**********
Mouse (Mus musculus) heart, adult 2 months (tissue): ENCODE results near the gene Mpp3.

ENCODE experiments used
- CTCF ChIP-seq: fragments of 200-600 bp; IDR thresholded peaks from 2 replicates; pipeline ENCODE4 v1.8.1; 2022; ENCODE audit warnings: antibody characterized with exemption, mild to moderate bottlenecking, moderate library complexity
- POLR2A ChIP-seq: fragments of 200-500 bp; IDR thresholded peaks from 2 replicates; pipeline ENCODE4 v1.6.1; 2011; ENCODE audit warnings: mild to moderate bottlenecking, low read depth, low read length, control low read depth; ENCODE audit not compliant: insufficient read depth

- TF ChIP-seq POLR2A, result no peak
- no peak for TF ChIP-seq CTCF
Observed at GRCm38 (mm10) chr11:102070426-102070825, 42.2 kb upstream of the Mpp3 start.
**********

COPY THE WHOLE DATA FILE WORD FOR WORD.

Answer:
Mouse (Mus musculus) heart, adult 2 months (tissue): ENCODE results near the gene Mpp3.

ENCODE experiments used
- CTCF ChIP-seq: fragments of 200-600 bp; IDR thresholded peaks from 2 replicates; pipeline ENCODE4 v1.8.1; 2022; ENCODE audit warnings: antibody characterized with exemption, mild to moderate bottlenecking, moderate library complexity
- POLR2A ChIP-seq: fragments of 200-500 bp; IDR thresholded peaks from 2 replicates; pipeline ENCODE4 v1.6.1; 2011; ENCODE audit warnings: mild to moderate bottlenecking, low read depth, low read length, control low read depth; ENCODE audit not compliant: insufficient read depth

- TF ChIP-seq POLR2A, result no peak
- no peak for TF ChIP-seq CTCF
Observed at GRCm38 (mm10) chr11:102070426-102070825, 42.2 kb upstream of the Mpp3 start.